04/13/2004

Preventing Natural Rubber Latex Allergy

Natural rubber latex provides effective protection against many diseases, but
some workers who use latex gloves may develop allergic reactions such as
rashes, asthma and rarely, shock. Health care workers are at particular risk
for latex allergy, but other workers such as hairdressers, food service workers
and those in industries that manufacture latex products may also be
susceptible.

The US Montana Department of Labor & Industry offers the following tips on
preventing workers from developing an allergy to natural latex.

Primary prevention involves reducing potential development of allergy by
reducing unnecessary exposure to latex proteins for all workers. For example,
food service workers or gardeners do not need to use natural rubber latex
gloves for food handling or gardening. Gloves made of synthetic latex have been
cleared for marketing as medical gloves by the Food and Drug Administration and
can be used effectively for barrier protection against bloodborne pathogens.


Some general guidelines for reducing NRL exposure are listed below:

  • Use nonlatex gloves for activities that are not likely to involve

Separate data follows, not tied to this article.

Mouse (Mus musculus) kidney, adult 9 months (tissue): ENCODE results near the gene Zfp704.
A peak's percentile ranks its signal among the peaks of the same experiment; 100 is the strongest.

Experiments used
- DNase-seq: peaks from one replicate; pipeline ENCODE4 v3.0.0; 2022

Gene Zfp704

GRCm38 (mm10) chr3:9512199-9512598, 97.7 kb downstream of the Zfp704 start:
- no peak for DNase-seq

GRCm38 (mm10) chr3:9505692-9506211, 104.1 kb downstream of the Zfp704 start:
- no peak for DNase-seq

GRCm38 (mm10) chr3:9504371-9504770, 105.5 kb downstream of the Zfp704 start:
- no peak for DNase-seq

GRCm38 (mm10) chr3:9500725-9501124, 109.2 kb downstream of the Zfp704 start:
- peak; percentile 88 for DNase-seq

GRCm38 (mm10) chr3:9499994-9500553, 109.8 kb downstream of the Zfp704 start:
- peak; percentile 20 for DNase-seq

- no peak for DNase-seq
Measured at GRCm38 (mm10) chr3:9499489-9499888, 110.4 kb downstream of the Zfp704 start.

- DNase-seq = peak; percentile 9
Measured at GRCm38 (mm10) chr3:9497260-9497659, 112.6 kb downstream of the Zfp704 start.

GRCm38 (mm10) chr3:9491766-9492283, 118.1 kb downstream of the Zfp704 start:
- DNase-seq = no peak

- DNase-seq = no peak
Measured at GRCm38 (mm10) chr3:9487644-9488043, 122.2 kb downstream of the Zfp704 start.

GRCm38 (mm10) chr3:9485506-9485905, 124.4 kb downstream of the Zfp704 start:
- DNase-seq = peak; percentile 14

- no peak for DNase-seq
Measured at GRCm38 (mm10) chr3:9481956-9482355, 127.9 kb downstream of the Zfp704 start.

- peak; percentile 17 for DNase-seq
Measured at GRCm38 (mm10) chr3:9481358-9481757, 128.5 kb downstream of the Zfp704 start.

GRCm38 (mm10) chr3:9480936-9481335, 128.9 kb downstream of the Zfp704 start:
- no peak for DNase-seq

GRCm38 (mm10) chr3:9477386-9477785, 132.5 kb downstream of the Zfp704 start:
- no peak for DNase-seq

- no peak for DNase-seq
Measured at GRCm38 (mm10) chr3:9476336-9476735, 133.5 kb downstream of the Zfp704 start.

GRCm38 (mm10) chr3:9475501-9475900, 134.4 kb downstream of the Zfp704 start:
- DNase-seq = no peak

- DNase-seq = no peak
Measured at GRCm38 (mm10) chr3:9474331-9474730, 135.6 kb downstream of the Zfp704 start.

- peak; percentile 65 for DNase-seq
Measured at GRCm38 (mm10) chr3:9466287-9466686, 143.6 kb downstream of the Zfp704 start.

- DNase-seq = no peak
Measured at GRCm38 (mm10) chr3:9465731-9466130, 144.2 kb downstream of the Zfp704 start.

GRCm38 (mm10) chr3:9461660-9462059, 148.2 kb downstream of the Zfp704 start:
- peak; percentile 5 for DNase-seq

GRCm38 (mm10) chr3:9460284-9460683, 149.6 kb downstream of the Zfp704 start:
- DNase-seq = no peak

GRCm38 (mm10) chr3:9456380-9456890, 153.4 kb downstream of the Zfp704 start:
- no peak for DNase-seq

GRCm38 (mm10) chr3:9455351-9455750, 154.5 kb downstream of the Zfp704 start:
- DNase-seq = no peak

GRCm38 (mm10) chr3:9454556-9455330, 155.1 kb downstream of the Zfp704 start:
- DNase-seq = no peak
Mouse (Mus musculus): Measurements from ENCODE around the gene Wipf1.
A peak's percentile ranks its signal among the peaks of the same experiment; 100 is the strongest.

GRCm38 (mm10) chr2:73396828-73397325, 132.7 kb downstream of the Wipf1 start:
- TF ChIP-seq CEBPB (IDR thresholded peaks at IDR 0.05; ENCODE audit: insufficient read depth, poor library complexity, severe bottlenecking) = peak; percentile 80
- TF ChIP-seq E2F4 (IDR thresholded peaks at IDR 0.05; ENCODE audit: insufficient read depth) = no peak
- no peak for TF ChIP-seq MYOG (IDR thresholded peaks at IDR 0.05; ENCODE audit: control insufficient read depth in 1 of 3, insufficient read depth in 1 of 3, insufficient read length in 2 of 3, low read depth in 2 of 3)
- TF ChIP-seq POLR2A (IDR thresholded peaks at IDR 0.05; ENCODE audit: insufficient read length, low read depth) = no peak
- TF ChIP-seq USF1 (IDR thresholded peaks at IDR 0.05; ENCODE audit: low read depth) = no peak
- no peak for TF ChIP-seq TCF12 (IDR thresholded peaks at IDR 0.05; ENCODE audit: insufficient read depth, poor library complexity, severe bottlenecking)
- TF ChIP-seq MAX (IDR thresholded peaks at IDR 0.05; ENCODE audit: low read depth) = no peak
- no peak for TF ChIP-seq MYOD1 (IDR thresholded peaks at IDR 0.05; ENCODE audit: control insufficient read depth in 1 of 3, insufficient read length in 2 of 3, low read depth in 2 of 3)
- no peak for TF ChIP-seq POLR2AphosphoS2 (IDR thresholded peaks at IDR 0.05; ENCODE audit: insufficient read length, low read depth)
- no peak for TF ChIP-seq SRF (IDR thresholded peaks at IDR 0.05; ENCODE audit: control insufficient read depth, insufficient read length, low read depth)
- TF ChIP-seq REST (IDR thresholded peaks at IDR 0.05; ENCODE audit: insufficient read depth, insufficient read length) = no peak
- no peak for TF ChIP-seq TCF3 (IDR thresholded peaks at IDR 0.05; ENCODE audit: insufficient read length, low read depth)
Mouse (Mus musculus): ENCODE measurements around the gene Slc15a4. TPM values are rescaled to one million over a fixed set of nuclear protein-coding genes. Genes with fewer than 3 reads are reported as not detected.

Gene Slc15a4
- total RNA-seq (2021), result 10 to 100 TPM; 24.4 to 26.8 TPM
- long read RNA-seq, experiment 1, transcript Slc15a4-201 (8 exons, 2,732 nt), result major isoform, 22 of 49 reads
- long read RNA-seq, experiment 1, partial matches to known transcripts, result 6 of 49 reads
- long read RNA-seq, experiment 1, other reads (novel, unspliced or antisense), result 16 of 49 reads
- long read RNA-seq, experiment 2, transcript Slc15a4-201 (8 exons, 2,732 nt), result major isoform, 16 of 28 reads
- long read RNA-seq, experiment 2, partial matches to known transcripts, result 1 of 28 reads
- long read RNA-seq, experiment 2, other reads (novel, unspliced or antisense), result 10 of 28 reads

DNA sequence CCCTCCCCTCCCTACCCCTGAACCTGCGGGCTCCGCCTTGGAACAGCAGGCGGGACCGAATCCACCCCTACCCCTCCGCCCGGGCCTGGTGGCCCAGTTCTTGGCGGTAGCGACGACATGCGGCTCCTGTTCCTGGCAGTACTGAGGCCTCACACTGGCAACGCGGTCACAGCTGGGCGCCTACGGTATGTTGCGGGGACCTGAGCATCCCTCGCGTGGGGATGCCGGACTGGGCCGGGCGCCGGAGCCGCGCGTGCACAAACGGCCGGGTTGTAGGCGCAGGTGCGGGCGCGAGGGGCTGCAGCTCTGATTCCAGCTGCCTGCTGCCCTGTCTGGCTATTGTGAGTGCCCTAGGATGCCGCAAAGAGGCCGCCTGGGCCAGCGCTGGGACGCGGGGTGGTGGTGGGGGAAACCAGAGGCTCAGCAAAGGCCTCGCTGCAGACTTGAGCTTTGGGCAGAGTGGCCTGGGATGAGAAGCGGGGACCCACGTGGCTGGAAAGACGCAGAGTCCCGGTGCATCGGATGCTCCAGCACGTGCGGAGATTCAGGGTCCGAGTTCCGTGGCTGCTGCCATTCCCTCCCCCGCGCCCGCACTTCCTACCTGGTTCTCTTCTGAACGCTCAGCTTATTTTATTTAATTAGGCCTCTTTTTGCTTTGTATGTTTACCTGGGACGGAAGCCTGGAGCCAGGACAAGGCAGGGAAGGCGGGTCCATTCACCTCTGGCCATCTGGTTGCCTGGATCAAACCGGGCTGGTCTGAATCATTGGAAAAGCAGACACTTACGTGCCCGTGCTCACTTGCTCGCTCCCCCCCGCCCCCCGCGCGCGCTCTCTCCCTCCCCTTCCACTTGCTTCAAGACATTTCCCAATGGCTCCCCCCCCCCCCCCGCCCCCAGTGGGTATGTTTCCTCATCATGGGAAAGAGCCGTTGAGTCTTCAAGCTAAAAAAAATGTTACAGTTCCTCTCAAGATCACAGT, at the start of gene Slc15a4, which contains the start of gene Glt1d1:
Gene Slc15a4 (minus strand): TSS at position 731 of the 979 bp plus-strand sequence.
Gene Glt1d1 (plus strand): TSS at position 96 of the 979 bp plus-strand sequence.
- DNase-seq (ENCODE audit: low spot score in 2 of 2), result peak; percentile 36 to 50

contact with infectious materials.

  • Use powder-free latex gloves with reduced protein content.

  • When wearing latex gloves, do not use oil-based hand creams or lotions
    (which can cause glove deterioration).

  • After removing latex gloves, wash hands with a mild soap and dry thoroughly.

  • Practice good housekeeping: Frequently clean areas and equipment
    contaminated with latex-containing dust with vacuum filters.

  • Provide workers with education programs and training materials about latex
    allergy.

  • Use approved synthetic latex gloves whenever possible.

  • Periodically screen high-risk workers for latex allergy symptoms. Detecting
    symptoms early and removing symptomatic workers from latex exposure are
    essential for preventing long-term health effects.

  • Evaluate current prevention strategies whenever a worker is diagnosed with
    latex allergy.

Further Information


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